Thursday, June 13, 2013

Montessori Snake Games


What are all those snake games in Montessori !? Children are playing with SNAKES!?

Haha - well maybe they are! ;)

What follows is how AMI organizes the snake games - I would love to hear how other albums/trainings name them or organize them:
when it says gray with red binding - don't use red ;)
all the colors show up nicely on GRAY (even the gray!)
not so much on red - too distracting

Addition Snake Game
  • first presented at the beginning of the addition memorization sequence, but then is to run concurrent with the addition strip board and memorization charts. The albums seem to make it look like it should be finished before starting those other works; nope - concurrent ;) Hm. Perhaps AMI albums could be more clear in stating this concurrency; that the snake game should be introduced but not completed. I'll go have a talk with myself on that one ;)  
  • Materials: 3 boxes - One red box/lid with five colored bead stairs of 1-9 (total of 45 bead bars); one gold box/lid of 25 ten-bars; one white box ( black lid) with the black and white bead stair (beads 1-5 on each bar are black, 6-9 white); tray for the three boxes; small notched card (bridge) with its own container; piece of gray felt with red binding (32x18 inches)


Subtraction Snake Game
  • first presented at the beginning of the subtraction memorization sequence, then runs concurrent with the subtraction strip board and memorization charts. The addition snake game should be mostly mastered before starting subtraction, but this can vary on the child.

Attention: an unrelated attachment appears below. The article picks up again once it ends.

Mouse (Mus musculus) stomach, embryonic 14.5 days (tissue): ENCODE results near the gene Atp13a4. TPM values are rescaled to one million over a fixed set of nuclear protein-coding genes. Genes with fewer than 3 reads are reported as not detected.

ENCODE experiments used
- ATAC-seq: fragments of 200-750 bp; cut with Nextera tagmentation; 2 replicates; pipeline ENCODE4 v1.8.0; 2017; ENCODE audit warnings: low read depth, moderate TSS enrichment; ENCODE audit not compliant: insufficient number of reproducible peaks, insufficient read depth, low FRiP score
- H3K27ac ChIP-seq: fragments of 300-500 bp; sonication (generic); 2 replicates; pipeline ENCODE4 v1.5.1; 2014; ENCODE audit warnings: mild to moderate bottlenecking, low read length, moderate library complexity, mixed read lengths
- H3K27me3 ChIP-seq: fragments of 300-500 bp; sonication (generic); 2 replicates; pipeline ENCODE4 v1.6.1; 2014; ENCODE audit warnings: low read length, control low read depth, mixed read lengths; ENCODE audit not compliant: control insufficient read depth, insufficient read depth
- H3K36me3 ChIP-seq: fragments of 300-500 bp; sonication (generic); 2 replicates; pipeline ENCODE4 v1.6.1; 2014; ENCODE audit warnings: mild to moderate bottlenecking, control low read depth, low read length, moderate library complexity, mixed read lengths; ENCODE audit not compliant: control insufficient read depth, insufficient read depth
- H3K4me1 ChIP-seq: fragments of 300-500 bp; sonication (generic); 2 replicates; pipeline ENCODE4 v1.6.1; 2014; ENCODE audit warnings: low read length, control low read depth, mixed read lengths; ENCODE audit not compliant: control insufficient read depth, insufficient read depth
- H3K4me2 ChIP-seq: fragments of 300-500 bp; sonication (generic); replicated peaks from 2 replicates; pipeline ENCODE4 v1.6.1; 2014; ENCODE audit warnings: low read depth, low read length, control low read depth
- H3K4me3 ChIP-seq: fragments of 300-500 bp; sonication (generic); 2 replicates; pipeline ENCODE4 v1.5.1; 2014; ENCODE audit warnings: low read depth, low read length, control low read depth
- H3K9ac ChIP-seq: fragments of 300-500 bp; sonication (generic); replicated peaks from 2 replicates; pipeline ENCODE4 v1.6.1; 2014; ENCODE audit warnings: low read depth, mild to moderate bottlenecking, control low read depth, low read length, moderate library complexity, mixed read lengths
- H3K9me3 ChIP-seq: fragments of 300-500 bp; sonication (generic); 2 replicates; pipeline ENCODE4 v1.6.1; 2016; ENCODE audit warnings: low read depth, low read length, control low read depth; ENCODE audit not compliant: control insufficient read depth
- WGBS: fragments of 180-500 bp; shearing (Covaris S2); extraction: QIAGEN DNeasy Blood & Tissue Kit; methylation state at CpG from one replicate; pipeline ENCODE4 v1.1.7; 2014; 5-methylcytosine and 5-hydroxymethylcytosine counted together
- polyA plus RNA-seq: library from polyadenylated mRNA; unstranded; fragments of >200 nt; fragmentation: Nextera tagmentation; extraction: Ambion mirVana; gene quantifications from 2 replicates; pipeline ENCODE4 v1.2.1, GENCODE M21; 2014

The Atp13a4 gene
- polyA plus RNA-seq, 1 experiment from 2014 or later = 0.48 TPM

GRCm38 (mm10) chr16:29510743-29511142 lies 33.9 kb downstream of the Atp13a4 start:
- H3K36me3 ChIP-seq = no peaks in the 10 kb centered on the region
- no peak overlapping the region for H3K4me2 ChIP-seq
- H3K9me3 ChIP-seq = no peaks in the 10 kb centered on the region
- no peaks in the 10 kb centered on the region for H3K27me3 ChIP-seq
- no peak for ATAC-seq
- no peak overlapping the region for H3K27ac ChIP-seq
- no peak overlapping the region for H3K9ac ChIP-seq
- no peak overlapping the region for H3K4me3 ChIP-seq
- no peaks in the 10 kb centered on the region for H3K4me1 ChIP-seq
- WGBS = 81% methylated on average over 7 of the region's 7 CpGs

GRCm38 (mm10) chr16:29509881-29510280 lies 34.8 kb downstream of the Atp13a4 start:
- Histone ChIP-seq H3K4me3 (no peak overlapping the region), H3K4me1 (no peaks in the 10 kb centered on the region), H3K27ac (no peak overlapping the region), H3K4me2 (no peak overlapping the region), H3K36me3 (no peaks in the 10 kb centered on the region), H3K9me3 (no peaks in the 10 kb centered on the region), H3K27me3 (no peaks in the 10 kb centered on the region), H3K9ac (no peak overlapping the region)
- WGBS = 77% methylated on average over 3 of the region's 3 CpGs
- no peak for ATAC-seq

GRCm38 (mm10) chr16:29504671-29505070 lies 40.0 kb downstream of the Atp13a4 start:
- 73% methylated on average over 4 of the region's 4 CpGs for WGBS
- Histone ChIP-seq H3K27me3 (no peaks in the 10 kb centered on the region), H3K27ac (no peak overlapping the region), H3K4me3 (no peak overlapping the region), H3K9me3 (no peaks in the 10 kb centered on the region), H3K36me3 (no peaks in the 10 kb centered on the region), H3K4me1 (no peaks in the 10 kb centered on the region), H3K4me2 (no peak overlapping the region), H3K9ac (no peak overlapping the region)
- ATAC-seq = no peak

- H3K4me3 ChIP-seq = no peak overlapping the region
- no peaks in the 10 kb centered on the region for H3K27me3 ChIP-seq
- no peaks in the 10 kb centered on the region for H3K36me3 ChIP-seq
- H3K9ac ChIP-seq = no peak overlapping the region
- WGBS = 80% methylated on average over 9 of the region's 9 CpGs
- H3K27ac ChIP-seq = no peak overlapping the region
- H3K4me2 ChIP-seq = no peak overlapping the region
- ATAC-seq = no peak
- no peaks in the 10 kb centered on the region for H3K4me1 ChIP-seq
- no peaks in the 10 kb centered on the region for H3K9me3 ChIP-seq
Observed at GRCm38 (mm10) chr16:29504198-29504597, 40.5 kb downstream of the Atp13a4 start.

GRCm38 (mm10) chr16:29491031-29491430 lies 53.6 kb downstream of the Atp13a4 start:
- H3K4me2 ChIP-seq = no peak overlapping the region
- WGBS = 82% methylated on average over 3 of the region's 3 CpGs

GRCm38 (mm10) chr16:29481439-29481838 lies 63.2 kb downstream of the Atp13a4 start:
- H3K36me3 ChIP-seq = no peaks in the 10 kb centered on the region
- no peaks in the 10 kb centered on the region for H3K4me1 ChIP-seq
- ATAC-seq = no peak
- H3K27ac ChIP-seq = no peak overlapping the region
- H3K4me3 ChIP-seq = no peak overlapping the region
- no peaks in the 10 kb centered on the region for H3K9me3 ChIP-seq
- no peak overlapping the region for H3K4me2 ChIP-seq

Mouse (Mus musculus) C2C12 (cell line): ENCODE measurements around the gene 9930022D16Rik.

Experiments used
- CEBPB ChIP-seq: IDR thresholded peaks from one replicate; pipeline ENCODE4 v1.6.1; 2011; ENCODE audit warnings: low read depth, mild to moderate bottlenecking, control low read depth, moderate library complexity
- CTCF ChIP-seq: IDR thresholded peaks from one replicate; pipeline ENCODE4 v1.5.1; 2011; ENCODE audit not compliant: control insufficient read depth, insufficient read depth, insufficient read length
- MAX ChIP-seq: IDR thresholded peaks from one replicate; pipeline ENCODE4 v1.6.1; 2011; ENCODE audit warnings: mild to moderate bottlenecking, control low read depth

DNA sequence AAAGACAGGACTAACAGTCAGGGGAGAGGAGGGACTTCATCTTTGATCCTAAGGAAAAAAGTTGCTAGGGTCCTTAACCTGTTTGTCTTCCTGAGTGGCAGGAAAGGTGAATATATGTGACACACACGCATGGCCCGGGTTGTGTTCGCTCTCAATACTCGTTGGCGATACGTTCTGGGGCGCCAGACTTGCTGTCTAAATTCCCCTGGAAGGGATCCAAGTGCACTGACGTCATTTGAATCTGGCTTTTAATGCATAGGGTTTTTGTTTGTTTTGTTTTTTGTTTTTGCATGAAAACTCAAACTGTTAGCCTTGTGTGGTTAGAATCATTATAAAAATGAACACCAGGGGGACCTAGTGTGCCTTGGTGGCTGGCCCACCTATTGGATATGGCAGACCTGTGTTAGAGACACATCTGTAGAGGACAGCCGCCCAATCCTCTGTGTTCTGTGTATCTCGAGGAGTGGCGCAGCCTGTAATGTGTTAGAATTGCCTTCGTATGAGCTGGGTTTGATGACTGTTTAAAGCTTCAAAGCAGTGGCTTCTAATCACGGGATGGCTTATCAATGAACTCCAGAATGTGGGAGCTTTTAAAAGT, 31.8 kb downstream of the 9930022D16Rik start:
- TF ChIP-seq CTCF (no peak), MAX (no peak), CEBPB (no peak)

• Materials: 4 boxes - One green box/lid of five colored bead stairs; one gold box of 25 ten-bars; one gray box with the gray bead stair (beads 1-5 on each bar are light gray, 6-9 dark gray); one black and white box with the black and white bead stair (beads 1-5 on each bar are black, 6-9 white); tray for the four boxes; small notched card (bridge) with its own container; piece of gray felt with green binding (32x18 inches)
  • NOTE: If you are doing all one set and pulling just the boxes you need; the red box in addition IS the green box in subtraction (red for addition, green for subtraction). Use felt for this portion - or don't worry about it. The children in a homeschool setting don't need the cue as much as children in a school setting where they have a separate addition snake game from the subtraction snake game. OR if you have bought this set and have a white box with red lid for the red/white bead stair - you could use that for addition, then swap the colored bars to the green box for subtraction; since that red/white won't be used again until you are doing the full set-up, at which point the colored bead bars are in the green box anyway ;)

Elementary Negative Snake Game
  • typically an early upper elementary work, but with interest or gifted children can certainly be done in lower elementary. Pre-requisites listed are "Knowledge of addition and subtraction facts; preparatory work with the ideas of negative numbers; addition and subtraction snake games in the primary class." Later notes in the album pages say "usually age 8". Thus interest or local educational standards are the driving forces here.